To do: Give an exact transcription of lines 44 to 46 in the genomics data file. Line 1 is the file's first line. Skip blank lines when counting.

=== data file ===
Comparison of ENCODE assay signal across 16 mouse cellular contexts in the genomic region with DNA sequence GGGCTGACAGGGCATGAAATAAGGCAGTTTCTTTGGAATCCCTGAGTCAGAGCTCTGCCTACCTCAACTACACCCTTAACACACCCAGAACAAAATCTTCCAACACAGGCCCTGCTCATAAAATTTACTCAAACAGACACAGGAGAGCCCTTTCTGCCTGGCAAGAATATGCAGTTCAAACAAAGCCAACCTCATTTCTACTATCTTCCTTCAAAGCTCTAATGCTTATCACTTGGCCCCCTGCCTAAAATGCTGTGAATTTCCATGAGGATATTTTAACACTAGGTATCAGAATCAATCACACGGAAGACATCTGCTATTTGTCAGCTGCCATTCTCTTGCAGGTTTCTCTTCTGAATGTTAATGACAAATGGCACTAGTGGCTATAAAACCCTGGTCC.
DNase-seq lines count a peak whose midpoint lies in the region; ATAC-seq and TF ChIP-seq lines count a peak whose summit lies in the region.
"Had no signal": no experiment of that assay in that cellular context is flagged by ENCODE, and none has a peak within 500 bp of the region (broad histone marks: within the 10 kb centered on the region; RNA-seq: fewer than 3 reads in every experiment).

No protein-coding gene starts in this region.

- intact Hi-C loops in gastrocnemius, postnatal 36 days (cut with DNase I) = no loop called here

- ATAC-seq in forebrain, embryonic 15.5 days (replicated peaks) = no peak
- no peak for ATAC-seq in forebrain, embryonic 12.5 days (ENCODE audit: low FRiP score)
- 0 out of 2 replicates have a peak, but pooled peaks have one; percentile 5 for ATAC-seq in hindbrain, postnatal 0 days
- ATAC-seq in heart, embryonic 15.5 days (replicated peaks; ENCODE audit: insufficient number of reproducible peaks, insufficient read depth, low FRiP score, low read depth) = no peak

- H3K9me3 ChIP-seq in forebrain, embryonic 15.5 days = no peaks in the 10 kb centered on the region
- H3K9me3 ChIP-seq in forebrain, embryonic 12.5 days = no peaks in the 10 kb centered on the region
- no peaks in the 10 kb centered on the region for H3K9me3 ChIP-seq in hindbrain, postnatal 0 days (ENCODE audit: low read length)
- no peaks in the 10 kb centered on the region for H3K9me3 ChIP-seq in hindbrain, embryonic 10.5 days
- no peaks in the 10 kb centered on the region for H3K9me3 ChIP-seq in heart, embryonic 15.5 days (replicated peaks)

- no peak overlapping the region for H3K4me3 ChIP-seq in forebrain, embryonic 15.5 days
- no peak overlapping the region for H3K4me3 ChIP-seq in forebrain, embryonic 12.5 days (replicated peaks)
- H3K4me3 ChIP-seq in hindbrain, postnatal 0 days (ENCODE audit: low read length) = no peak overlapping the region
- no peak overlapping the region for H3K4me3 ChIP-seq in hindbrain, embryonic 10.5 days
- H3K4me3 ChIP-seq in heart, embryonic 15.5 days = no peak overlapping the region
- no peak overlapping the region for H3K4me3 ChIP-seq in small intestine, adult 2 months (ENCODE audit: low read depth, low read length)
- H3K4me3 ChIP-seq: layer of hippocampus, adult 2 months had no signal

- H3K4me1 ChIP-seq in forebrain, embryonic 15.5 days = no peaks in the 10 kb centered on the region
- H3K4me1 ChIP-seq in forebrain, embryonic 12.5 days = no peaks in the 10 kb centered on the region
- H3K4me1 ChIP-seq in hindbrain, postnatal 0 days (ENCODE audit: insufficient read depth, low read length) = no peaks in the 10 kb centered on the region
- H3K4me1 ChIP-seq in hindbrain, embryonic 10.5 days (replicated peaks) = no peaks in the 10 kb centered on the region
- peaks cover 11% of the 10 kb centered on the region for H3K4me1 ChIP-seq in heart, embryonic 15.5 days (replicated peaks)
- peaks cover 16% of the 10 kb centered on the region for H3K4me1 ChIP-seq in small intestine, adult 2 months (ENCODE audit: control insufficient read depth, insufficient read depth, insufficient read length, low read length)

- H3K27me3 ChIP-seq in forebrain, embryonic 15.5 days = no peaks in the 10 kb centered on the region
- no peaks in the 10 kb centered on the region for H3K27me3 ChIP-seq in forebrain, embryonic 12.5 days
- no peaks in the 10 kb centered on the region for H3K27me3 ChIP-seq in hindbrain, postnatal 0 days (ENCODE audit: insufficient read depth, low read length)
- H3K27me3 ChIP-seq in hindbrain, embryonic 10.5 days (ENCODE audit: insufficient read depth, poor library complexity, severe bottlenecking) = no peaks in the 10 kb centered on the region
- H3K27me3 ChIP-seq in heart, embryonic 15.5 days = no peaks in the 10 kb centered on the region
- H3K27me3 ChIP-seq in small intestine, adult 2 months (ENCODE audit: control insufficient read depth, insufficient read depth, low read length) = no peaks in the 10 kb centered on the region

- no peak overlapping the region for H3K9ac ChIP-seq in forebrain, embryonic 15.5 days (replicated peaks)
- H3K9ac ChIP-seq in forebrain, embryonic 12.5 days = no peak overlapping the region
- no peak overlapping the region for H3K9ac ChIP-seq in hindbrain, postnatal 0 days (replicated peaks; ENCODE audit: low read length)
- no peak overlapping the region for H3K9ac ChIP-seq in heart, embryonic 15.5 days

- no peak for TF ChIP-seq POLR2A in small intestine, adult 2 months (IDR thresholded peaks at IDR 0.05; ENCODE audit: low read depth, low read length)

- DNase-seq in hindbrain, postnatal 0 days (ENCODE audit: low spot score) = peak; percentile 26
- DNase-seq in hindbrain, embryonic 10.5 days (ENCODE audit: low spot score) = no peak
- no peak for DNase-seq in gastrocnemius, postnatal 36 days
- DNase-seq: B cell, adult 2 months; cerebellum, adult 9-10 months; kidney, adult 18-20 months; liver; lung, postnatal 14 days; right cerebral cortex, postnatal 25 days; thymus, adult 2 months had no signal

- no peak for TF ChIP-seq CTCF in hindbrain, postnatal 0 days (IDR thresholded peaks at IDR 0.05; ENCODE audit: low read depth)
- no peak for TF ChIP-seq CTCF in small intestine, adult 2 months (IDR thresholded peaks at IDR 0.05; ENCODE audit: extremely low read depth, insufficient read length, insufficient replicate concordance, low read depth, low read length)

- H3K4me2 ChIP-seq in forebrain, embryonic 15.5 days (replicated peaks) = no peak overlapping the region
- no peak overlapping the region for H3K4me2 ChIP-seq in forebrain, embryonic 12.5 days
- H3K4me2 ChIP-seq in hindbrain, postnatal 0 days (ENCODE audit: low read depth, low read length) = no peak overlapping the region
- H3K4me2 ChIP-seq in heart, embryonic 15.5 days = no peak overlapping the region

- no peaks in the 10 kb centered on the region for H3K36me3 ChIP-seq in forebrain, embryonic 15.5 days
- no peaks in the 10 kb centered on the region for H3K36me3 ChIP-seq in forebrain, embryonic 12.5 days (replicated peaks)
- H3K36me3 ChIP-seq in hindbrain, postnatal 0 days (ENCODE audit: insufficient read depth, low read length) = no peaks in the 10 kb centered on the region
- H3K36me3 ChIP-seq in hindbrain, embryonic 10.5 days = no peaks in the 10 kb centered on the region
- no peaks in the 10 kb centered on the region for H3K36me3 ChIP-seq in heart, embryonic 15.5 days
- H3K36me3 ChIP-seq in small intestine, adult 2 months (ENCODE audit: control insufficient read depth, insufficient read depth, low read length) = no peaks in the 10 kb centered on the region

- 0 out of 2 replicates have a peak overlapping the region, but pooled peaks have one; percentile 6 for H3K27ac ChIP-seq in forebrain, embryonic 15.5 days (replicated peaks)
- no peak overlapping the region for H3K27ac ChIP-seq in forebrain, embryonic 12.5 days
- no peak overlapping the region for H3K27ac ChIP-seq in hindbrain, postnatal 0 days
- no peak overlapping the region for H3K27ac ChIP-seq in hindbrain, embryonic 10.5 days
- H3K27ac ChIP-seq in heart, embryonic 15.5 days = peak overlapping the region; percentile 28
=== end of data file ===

- no peak for TF ChIP-seq CTCF in small intestine, adult 2 months (IDR thresholded peaks at IDR 0.05; ENCODE audit: extremely low read depth, insufficient read length, insufficient replicate concordance, low read depth, low read length)

- H3K4me2 ChIP-seq in forebrain, embryonic 15.5 days (replicated peaks) = no peak overlapping the region
- no peak overlapping the region for H3K4me2 ChIP-seq in forebrain, embryonic 12.5 days